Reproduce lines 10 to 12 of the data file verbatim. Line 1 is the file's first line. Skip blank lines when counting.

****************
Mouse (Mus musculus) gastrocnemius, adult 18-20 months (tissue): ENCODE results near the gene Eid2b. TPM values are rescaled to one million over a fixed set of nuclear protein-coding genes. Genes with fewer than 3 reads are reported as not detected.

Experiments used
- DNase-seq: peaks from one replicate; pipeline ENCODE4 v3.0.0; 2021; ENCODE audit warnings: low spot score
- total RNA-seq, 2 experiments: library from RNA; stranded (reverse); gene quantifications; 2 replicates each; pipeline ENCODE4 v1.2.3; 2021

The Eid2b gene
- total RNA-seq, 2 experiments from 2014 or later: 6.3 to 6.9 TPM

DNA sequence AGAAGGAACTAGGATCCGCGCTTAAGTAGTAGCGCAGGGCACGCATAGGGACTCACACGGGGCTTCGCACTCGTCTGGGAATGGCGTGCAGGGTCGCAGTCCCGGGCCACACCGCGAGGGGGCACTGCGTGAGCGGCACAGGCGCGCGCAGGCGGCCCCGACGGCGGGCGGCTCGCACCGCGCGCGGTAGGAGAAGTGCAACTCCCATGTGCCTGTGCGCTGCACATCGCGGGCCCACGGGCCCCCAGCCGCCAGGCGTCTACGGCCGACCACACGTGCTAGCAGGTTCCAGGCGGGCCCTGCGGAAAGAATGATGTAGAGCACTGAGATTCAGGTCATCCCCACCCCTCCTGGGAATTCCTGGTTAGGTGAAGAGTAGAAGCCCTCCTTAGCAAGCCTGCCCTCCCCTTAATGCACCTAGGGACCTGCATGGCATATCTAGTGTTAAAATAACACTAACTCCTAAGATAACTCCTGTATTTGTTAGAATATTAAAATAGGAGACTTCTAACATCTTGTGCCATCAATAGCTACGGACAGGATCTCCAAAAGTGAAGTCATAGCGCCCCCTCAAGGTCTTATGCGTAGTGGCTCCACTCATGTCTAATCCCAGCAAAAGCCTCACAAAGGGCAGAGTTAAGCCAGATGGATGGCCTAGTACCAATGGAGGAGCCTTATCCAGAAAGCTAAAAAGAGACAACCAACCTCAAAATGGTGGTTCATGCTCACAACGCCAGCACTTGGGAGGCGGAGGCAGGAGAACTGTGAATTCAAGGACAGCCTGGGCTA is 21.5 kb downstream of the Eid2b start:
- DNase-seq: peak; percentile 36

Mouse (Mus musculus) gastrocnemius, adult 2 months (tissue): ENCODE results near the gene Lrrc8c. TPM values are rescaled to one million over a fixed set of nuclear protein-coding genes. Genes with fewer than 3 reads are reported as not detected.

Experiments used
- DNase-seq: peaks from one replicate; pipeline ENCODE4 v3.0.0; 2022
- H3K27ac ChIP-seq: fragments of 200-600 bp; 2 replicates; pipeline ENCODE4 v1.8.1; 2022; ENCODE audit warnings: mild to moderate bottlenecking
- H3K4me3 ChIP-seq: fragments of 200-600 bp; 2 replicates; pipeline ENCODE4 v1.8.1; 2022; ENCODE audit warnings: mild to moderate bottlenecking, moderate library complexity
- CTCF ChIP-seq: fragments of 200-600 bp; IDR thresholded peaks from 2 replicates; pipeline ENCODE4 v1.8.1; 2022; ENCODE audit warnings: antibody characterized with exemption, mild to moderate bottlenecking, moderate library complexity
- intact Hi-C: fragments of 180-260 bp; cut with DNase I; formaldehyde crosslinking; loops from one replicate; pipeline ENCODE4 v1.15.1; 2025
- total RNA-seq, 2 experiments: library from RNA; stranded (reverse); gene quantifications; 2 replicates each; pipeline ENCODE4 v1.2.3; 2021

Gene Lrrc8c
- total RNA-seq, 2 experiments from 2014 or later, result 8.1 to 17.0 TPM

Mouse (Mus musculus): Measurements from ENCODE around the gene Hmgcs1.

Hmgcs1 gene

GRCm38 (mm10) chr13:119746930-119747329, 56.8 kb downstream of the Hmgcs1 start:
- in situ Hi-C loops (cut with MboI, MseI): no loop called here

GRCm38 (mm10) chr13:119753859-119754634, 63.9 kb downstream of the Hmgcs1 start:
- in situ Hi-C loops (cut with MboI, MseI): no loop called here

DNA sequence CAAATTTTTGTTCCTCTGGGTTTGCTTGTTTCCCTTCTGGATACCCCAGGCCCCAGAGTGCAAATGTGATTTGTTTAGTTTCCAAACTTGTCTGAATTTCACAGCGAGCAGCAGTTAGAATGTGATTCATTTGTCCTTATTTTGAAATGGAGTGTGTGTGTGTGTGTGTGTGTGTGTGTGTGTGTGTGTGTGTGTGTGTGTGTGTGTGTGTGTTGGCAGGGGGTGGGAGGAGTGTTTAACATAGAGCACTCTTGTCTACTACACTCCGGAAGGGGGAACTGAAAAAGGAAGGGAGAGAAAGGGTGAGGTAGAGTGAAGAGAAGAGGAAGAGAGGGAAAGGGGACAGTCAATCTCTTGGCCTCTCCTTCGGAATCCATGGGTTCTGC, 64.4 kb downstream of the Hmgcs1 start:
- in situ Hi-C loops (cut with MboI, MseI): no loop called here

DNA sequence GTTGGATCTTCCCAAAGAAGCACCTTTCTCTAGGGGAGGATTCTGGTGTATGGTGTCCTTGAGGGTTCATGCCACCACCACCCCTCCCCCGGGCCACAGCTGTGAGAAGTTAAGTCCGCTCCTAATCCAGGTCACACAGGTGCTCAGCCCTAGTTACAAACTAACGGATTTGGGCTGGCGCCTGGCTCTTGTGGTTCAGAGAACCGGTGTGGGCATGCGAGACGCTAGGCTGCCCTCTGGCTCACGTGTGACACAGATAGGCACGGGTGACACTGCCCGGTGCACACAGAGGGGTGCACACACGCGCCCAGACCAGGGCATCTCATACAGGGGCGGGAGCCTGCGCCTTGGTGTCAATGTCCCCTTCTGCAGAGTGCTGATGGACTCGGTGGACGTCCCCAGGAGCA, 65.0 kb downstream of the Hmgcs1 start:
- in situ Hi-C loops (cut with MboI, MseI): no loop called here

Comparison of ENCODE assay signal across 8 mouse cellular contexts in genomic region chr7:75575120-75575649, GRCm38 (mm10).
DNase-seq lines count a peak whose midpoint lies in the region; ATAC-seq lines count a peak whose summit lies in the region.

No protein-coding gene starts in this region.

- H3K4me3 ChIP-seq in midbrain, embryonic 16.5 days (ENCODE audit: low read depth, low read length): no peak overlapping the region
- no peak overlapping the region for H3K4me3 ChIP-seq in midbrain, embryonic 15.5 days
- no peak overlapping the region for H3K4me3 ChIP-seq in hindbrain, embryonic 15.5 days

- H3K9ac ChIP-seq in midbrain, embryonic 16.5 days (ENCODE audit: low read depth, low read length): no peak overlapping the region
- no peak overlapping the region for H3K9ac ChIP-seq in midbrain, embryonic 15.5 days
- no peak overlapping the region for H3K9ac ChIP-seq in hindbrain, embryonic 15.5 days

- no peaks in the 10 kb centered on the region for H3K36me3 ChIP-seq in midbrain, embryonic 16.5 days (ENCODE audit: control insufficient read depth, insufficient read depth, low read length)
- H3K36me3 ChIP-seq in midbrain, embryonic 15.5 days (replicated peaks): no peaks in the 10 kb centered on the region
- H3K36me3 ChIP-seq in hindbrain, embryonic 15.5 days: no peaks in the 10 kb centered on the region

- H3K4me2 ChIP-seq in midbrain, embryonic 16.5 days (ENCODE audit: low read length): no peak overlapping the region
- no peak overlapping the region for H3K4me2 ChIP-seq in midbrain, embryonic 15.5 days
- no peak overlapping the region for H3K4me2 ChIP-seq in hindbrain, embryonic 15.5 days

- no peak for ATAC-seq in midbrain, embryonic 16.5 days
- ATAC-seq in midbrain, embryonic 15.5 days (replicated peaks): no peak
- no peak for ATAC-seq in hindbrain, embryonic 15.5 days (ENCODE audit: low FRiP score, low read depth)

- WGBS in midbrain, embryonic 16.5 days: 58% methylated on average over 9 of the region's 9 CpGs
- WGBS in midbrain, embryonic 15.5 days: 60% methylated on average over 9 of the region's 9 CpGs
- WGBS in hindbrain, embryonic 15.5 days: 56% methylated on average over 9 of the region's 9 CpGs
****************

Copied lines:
Experiments used
- DNase-seq: peaks from one replicate; pipeline ENCODE4 v3.0.0; 2022
- H3K27ac ChIP-seq: fragments of 200-600 bp; 2 replicates; pipeline ENCODE4 v1.8.1; 2022; ENCODE audit warnings: mild to moderate bottlenecking